In time, Foster-Carter says the United States may have to offer North Korea some written guarantee of nonaggression in exchange for a cooling of tensions. But if such a document, in the form of a declaration, is insufficient for Pyongyang, the U.S. administration will face a difficult time: "If on the other hand the North Koreans want a formal treaty, it does have to go to Congress. We then get into the politics of the Republican Party and you can imagine that quite a lot of more hawkish people would call this appeasement and so on. So it won't be particularly politically easy in the United States to get to that point, but at the same time, I don't think it's impossible, eventually."
Complicating matters is the current political situation in South Korea. Part of James Kelly's mission in Seoul will be to forge personal bonds with the incoming president, who has never been to the United States and who won election last December amid anti-American protests, on a platform of conciliation with the North.
In recent days, as tensions with Pyongyang have grown, Roh Moo Hyun has been careful to stress his country's ties with the United States. But he has also said he foresees a time when the 37,000 U.S. troops stationed in the country might leave and made it clear Seoul wants a role in any talks with Pyongyang.
Keen to exploit every advantage in its favor, Pyongyang has once again been making overtures to South Korea's people, urging them to rise up against the U.S. military -- a message that will find a receptive audience among the thousands of South Koreans who have been demonstrating against the presence of U.S. forces since the acquittal in November of two U.S. soldiers who killed two schoolgirls in a road accident last June.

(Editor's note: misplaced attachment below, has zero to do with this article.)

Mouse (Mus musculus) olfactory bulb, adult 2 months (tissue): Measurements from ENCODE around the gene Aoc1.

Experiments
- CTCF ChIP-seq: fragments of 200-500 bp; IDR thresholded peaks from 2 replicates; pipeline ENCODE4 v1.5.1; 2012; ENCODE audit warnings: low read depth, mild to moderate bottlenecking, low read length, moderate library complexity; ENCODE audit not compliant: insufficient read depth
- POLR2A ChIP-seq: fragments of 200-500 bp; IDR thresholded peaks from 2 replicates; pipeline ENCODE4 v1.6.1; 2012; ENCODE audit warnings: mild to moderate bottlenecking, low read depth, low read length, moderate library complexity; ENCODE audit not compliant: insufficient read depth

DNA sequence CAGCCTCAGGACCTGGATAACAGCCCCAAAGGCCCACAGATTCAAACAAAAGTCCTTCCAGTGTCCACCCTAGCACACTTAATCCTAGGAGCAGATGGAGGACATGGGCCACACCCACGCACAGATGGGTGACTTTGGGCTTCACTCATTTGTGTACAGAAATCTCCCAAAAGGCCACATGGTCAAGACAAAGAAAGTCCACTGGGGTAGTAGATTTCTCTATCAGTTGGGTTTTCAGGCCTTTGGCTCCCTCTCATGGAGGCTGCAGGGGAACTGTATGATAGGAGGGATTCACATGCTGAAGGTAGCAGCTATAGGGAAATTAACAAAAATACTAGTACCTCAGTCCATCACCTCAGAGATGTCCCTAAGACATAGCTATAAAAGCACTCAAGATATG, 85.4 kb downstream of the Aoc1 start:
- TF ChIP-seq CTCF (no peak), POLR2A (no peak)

Widespread anti-Americanism, fanned by that acquittal, is a new phenomenon in South Korea, says Foster-Carter. It is too early to tell to what degree the popular mood will influence events as the crisis with North Korea continues and whether public opinion may eventually change, but it is undeniably a factor to be watched:
"This is indeed a really, really interesting new factor -- the rise of what seems quite a widespread and quite a deep anti-Americanism. We never really had that in South Korea, or if there was, there were always the normal resentments that happen when you have foreign troops around and the various issues of friction that arise. But usually, that was completely outweighed by fear of the North. I'm still not quite clear whether we've got a movement or just a moment on this. We'll really have to see as it unfolds. But it's been significant enough. It affected and arguably swung the result of December's presidential election."
In Moscow, meanwhile, Russian Foreign Ministry spokesman Aleksandr Yakovenko says Russia is preparing its own "package plan" to resolve the North Korean crisis. The package reportedly includes guaranteeing the nonnuclear status of the Korean peninsula and the resumption of humanitarian and economic aid to North Korea, as well as security guarantees to the North.